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Last Updated on June 19, 2019, by eNotes Editorial. Word Count: 487

Thinking In Time by Richard Neustadt and Ernest May explores the idea of using history as a guide for decision making in current events. With an understanding that events are never without historical context or precedent, we can begin to examine the appropriate actions necessary for different events if we can figure out the preceding events or similar historical events. Let's look at some author quotes to illuminate those ideas in the book.

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[T]hey used history . . . in very standard ways. Background and context get skipped. The past comes in, if at all, in the form of analogy.

When speaking about President Kennedy and his cabinet's actions regarding the Cuban Missile Crisis, the authors highlight the fact that, while he had gathered together a group of the brightest minds in the nation (a Rhodes scholar and some of the most senior members of the War Cabinet, among others), they still found a way to overlook basic history and ignore similar events when dealing with such a potentially world-shattering event. Only later, when Kennedy mentioned a similar event (Suez-Hungary), did the context change their opinion and help them make the safest call.

The lessons of the thirties . . . enabled members of the Truman, Ford, and Carter administration to make decisions they wanted to make with a minimum of fresh analysis.

During the time period in question, the Presidents found themselves in a habit of quick and simple historical analysis, looking at the same lessons they had been observing for decades and ignoring deeper historical precedent. Because of this, while they thought they were doing effective analysis, they were actually leaving out quite a few important lessons that could improve their analysis. The authors go on to describe a situation they could not easily ignore in their analysis:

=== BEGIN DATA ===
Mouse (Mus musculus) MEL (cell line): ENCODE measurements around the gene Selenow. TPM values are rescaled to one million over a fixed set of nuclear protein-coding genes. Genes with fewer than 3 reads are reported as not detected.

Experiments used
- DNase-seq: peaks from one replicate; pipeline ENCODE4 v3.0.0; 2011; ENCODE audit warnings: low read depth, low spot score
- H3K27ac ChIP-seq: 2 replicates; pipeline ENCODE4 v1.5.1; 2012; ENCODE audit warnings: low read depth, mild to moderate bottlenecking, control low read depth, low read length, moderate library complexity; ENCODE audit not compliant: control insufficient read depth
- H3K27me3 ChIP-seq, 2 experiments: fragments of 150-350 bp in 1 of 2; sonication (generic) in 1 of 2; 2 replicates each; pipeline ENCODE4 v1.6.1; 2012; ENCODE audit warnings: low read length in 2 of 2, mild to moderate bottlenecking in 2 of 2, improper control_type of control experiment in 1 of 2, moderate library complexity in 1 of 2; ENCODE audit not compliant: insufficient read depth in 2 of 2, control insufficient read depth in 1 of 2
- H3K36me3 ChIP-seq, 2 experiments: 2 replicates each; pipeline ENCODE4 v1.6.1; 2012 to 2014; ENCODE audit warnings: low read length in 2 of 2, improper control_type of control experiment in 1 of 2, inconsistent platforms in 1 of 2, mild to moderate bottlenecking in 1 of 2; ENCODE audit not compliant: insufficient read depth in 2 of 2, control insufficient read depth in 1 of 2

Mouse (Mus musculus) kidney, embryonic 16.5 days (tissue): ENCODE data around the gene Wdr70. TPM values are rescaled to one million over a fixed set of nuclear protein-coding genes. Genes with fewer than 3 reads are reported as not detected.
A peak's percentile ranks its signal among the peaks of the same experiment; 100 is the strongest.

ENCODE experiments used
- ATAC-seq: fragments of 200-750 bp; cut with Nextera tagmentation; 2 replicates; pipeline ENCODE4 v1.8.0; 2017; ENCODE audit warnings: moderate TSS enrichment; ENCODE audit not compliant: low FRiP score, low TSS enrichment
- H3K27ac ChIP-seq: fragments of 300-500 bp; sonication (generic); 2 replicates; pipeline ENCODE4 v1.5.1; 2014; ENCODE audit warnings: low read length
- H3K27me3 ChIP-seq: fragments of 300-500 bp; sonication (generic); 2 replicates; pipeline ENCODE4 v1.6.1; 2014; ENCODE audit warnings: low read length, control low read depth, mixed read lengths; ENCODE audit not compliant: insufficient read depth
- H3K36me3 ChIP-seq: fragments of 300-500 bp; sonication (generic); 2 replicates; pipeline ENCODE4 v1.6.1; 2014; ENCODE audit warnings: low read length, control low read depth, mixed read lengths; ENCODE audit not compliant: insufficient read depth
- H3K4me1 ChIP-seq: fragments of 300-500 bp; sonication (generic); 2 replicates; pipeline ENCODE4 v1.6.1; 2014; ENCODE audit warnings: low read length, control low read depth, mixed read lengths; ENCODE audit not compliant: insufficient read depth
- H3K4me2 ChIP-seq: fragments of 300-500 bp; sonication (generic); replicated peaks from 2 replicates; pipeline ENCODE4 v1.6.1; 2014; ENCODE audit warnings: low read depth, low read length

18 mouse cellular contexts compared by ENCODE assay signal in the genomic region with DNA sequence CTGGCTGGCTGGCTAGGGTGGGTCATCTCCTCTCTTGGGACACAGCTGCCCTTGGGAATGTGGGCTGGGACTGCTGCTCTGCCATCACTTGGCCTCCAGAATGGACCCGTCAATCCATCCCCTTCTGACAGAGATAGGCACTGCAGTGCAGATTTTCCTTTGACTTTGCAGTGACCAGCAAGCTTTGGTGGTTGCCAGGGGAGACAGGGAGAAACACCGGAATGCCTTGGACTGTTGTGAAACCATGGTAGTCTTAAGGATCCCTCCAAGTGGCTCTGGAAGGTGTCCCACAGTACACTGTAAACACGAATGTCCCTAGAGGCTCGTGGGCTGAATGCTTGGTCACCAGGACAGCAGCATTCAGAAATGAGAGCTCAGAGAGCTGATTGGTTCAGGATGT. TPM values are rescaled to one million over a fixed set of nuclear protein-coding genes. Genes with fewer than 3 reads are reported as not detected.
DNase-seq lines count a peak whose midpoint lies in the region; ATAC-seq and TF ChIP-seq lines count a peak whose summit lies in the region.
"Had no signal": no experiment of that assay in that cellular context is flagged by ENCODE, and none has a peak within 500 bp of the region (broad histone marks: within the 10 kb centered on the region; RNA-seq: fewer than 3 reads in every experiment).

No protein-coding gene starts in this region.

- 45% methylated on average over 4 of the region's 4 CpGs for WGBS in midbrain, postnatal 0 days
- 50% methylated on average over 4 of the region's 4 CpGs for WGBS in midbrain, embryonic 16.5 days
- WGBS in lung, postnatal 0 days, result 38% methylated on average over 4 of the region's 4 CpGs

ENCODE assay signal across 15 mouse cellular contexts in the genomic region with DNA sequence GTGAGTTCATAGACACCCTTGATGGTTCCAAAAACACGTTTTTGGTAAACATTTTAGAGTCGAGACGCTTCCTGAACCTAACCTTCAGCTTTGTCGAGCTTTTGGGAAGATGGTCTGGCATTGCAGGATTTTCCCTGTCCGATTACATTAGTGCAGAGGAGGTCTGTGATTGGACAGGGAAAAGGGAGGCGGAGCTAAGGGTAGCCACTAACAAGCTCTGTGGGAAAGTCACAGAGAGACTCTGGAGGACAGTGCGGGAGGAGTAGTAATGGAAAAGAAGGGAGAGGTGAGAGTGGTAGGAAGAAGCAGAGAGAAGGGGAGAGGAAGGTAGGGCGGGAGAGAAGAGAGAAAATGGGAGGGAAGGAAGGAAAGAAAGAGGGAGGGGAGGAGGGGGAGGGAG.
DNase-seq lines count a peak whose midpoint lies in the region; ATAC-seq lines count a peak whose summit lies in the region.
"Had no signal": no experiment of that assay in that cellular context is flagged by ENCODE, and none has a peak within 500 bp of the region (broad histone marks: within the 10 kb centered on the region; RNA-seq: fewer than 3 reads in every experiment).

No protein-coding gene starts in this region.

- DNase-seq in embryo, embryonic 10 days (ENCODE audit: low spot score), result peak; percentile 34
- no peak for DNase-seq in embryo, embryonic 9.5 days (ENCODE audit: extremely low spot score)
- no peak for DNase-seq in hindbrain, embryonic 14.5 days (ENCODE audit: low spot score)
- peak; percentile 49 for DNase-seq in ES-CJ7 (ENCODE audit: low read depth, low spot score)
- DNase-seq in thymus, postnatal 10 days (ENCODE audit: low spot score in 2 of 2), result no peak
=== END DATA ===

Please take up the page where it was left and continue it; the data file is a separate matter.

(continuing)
American experience in their own lifetimes makes them see Athenian ignorance about Sicilian history, psychology, and capabilities as a strong warning for the likes of Lyndon Johnson when he contemplated warfare at long distance with the Vietnamese, of whom he and his aides knew little if anything more.

After decades of simplistic historical reasoning, along comes an event that is nearly impossible to gloss over: the Vietnam War. Consequently, it illuminated some of the ignorance upon with which it the war was undertaken. Because of the failure to observe prior, similar conflicts (prominently the Greek invasion of Syracuse in Sicily, where the Greeks greatly misjudged their enemies because of their ignorance towards their society), America would struggle mightily in a war that was unlike most it had ever fought. Guerrilla warfare prevailed, and independent groups battled single military units, breaking them down from all sides.

While America was superior in technology and numbers, they did not expect what they encountered and, because of that, ended up mismatched. Had administrators understood similar historical events, they would have been better prepared, or perhaps they never would have decided to engage in the first place.

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